Mesiodens may be single or multiply, Hernandez et al. [47] refer cases of double mesiodens in children. Gündüz et al. [48] collected 69 cases of patients who had a mesiodens 53 (76.8%) and 16 patients two (23.1%). Salcido et al. [49] found 36 cases with mesiodens: only 31 (86.1%) and 5 double (13.9%). Ferres Padro et al. [50] they found in 42 cases mesiodens: only 36 (45.6%), 4 double (5.1%) and 2 mesiodens more than three (2.5%).

Fernandez et al. [51] performed 145 supernumerary extraction in 102 patients. Mesiodens was the most frequent: 46.9% of the patients had. Also it was for Salcido et al. [49], who reviewed to 2,245 patients and found 102 supernumerary teeth in 72 patients, 36 of whom presented. Ferrés Padro et al. [50] conducted the extraction of 113 unerupted supernumerary teeth in 79 pediatric patients. Mesiodens was the most frequent supernumerary teeth (53.2% of patients), with a total amount of 42.

The panoramic radiograph performed as control visit tells us the presence of supernumerary teeth without clinical signs exist, since a high percentage are asymptomatic. Studies like those of Fernandez et al. [51] and Gündüz et al. [48], who extracted mesiodens 68 and 85 respectively, show that in 39.7% of cases the first study and 22.3% in the second were asymptomatic.

At other times cause complications. Fernandez et al. [51] found that 51.5% of the 68 had been extracted mesiodens inclusion of permanent teeth, 7.4% and diastema tooth malposition, and in a case of a follicular cyst formation. Gündüz et al. [48] reported that 38.8% of the 85 occurred mesiodens extracted delayed eruption of permanent incisors in interincisal diastema 17.6%, 16.4% change in the position of the permanent incisors erupted and 4.7% resorption of adjacent teeth.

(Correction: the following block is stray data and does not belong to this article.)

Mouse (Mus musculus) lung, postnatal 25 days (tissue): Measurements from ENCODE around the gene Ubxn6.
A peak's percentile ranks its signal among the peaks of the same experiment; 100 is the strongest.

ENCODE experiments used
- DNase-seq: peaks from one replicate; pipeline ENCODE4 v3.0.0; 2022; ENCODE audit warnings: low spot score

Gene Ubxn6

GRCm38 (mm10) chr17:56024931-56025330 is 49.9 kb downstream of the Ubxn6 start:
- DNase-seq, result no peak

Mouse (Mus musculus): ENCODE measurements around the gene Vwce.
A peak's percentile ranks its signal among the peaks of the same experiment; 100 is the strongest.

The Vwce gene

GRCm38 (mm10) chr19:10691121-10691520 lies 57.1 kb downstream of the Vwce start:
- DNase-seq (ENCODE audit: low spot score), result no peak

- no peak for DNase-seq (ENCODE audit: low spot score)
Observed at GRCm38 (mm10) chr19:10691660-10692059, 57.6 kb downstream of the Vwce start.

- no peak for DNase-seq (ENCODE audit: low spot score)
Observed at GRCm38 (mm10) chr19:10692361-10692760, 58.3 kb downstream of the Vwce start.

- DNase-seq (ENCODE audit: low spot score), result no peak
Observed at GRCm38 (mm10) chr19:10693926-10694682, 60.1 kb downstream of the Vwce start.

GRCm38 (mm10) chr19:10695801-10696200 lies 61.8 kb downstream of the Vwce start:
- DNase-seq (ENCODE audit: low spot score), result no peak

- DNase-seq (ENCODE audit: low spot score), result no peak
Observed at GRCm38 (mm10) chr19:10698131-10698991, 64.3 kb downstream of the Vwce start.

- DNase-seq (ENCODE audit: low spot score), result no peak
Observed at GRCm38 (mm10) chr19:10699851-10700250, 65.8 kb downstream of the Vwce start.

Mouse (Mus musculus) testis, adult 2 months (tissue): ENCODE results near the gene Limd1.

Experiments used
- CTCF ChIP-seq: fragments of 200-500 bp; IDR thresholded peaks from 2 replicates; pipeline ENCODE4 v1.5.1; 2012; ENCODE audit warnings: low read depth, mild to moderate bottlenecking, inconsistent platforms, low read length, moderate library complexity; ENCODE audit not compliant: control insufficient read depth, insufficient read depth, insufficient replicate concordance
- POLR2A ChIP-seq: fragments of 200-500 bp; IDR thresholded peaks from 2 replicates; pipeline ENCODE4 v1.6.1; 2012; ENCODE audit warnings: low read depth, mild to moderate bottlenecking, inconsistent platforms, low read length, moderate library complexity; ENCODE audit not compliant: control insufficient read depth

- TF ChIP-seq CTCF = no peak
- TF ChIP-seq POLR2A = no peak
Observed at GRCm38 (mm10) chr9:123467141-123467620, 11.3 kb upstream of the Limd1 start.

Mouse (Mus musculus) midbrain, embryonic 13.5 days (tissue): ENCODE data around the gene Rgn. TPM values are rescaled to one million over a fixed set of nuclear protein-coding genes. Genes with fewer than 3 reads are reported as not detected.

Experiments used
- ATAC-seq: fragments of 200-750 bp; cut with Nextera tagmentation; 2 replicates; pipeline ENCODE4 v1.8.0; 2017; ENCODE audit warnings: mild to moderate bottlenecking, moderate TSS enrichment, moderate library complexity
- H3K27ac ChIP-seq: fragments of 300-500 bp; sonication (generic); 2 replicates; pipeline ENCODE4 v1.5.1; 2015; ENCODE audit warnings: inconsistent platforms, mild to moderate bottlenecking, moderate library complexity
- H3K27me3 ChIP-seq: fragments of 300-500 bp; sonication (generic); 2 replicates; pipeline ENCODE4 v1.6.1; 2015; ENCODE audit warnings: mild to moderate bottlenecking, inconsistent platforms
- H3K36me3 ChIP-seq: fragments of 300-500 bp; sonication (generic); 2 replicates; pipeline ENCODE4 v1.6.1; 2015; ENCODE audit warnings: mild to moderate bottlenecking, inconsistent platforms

Besides orthopantomography in some cases we must complete the radiological study with a periapical, occlusal, lateral skull X-ray or CT scan to determine the exact location and relationship to adjacent structures, prior to any extraction [38-40].

Mesiodens are 80% of all supernumerary teeth according Danalli [1] as a result of the measurement from distal to the distal 11 to 21, while the percentage found by Bolk ranges from 45-66%, with those diagnosed in the midline [7]. In a study of a total of 36 they were diagnosed mesiodens mesiodens in 30 patients (average of 1.2 per patient mesiodens), corresponding to 1.5% of the total sample. Prevalence was similar to that described in studies by Hurlen and Humerfelt [52] (1.4%) and Salcido-Garcia et al. [49] (1.6%), and is very close to the observed average frequency for prevalence values collected (1.67%).